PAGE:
The second call is for you to think about fat as a way to make what you cook amazing, and to be free about adding it wherever appropriate. There are a couple of decent dishes that don't involve a good bit of fat, but they are few and far between. Think of adding your quality fat not as a indulgence, but as a typical practice. I am not saying that you necessarily need to add three cups of olive oil to everything you cook. However, a nice knob of butter is just amazingly delicious when added to tomato sauce right before you serve it.
The third, and final call is to never take the fat away from a dish that is supposed to have fat in it. Such effrontery is a disrespect to the ingredients, as well as the Platonic concept of the dish itself. Look at what gets involved when you take the fat out of ingredients that ought to have them there. I saw non-fat cream cheese the other day, it involved a number of very strange ingredients, including a dubious "gum" or two that likely took the place of...the fat that is supposed to be in a product with "cream" and "cheese" in its name.
Obesity and poor health are present in our culture in a major way, and I don't think it has much to do with fats. Lots of cultures all over the world use very large amounts of fat in their cooking and daily eating. We are one of the few western ones with a low or non fat substitute for everything we can imagine, yet no one seems to be benefiting from it. Yes, fast food has lots of fat in it, but I am not advocating fast food here, as they are perhaps the biggest users of hydrogenated and other crappy fats - not to mention that most folks give the old pancreas a serious workout when they eat a refined flour bun, processed potatoes, sweetened sauces, and the ubiquitous carbonated water with HFCS added. Think about the healthy Berbers the next time you worry about the fat content of your food.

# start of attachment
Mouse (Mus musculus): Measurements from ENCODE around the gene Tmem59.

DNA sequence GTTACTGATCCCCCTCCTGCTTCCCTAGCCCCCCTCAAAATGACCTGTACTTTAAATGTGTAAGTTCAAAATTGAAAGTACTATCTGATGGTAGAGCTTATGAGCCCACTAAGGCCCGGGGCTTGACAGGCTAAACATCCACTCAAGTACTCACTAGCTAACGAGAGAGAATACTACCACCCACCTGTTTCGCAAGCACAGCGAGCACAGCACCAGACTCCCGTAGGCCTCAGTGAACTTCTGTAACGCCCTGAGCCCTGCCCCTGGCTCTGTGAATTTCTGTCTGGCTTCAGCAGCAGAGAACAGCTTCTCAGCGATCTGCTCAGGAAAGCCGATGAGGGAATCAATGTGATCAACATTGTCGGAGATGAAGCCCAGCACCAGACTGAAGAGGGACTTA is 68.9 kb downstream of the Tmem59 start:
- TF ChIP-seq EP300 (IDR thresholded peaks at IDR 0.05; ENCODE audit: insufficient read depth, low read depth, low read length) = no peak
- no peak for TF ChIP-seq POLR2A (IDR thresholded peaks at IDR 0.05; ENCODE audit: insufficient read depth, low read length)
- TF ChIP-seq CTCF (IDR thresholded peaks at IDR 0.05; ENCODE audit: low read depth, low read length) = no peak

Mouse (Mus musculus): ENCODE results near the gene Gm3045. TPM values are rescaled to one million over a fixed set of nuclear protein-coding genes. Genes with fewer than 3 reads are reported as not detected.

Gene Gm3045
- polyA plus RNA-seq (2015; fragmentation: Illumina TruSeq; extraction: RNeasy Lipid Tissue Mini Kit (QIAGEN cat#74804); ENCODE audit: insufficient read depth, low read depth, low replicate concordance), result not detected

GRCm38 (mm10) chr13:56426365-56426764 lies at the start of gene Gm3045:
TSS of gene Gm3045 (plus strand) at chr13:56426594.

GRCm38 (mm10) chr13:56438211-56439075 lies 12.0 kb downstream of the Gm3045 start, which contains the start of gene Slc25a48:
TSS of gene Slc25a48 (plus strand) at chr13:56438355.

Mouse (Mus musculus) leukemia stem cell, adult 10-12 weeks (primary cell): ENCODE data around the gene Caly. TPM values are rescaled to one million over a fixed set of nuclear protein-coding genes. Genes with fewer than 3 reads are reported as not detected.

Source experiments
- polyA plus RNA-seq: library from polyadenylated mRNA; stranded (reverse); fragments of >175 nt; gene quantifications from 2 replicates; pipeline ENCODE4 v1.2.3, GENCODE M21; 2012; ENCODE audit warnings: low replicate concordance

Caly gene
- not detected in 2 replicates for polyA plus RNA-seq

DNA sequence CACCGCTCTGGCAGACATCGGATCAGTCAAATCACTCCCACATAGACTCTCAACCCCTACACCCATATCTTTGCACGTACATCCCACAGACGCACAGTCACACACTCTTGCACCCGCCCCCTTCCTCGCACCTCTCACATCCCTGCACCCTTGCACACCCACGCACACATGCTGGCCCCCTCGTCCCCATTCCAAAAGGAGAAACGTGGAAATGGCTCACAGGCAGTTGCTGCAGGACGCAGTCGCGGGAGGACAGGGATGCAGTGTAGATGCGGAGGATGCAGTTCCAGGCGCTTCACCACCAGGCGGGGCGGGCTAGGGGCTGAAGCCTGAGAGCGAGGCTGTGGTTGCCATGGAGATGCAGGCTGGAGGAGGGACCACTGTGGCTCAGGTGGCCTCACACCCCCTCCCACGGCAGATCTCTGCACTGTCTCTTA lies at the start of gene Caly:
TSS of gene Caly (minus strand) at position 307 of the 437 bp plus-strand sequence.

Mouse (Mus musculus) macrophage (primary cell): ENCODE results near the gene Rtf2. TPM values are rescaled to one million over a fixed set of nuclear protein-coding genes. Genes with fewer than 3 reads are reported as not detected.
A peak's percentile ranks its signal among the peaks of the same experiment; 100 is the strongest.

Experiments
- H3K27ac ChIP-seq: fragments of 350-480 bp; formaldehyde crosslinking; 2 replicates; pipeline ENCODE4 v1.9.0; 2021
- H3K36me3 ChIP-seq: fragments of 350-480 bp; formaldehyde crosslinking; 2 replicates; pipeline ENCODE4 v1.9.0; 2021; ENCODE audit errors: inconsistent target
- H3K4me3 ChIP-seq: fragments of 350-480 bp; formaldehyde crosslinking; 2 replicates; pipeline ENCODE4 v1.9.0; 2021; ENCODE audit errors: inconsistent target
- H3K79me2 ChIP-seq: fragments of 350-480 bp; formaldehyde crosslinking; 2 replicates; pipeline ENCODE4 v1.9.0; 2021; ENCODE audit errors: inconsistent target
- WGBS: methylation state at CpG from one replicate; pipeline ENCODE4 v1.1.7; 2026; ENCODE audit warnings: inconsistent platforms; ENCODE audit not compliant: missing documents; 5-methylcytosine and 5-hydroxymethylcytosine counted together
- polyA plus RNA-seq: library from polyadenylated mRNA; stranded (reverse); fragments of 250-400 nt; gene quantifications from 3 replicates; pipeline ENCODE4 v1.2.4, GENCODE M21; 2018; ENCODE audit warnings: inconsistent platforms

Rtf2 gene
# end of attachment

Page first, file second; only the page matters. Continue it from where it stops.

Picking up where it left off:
* A tajine is a kind of meat and vegetable stew cooked slowly in a special clay pot. It is sometimes served with couscous.
** Don't waste your money on Extra Virgin Olive Oil if you are cooking with it. Use the regular stuff for cooking. EVOO is great for dressings or drizzled over an already cooked meal, but when you heat it up for frying in pans and such you destroy a lot of the flavor that is gained by its cold-pressing, as it has a relatively low smoke point. It would be a better plan to buy a large amount of less-expensive, non-EVOO olive oil for your cooking, and to spend your money on a smaller, pricier, yet higher quality EVOO.